Only when innovation can be more readily accommodated without the associated risk, expense and delay of modifying, integrating or replacing the existing systems, then new technologies can rapidly saturate your company and supply chain for only profitable uses. Until then, get your timelines ready for other advances that fail to deliver their available value.

Steve Christensen

I often feel like I am living the modern version of the 'Emperors New Clothes' fairy tale when it comes to discussing RFID.

First, the costs have not yet made it affordable to tag individual units. Second, the read distances for the tags are not as far as expected. Third, no one has really worked through all the software changes that are needed to avoid embarrassing consumer mistakes, like retailers charging customers for the products they bought last week but are carrying in their coats.

The one hope was that RFID could be used to monitor business processes and execution at store level. This made sense because it does not require as much precision as inventory management and does not involve the consumer.

Now it is appearing that even when RFID points out failure in execution it will take more than merely raising awareness to correct problems. Maybe the stores knew all along they were not executing the display program. Awareness was not the issue, it was 'What do I do with all the merchandise from last week?'

Bill Bittner
BWH Consulting

I just have to shake my head at the whole thing.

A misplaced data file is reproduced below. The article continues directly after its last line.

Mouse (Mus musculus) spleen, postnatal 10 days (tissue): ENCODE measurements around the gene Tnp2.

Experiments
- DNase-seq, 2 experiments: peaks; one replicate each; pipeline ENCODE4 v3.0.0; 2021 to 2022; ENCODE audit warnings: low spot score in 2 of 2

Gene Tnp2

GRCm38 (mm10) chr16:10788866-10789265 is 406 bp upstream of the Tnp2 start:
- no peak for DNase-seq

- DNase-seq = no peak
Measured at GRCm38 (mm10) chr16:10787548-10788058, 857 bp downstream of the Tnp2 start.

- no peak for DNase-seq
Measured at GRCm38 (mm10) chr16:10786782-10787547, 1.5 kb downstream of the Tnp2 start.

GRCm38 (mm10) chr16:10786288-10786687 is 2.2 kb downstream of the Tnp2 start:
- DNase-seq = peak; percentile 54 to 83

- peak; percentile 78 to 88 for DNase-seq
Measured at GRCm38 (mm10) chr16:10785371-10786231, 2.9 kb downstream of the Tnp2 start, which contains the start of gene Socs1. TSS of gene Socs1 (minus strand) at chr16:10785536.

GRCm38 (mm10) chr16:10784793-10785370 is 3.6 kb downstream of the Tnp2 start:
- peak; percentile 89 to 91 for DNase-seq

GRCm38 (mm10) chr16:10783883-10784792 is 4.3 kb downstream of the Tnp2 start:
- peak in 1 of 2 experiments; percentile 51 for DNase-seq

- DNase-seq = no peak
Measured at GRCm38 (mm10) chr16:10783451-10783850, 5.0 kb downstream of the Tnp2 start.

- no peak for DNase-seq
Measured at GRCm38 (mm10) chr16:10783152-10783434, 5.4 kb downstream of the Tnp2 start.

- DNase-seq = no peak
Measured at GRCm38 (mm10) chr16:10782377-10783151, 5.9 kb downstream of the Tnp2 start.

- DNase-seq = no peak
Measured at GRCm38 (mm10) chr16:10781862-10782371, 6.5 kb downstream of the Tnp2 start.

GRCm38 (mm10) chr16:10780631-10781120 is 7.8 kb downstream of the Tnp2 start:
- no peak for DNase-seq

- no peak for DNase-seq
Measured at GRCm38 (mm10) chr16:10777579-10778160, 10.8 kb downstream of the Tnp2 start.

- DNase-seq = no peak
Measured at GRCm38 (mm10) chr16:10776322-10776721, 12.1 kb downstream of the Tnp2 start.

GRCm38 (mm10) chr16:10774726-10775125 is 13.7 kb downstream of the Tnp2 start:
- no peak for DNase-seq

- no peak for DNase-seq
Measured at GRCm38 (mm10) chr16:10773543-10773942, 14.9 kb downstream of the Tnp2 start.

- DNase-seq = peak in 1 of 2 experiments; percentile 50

In the interest of full disclosure, I was at the big meeting that Wal-Mart called shortly after the very first announcement where the top 100 vendors came to learn what was really expected of them, and some technology providers (including my old company) were invited to demonstrate that real business process could be enabled with RFID. And I was pushing my company to be more involved in it, in part, because of the flurry of activity driven by Wal-Mart.

But pallets? I never understood why they started there. Most companies don't do enough with the data they already get related to pallet and case, even without the RFID tag. The whole point of RFID is stockouts at the shelf, and pallets are not the place to start with that.

Funny thing though, as soon as they started exploring shelf issues with RFID, a lot of in-store execution issues became highly visible. I have seen Kraft do a detailed explanation of root causes of stockouts at the shelf, and a LOT of them fall on store employees.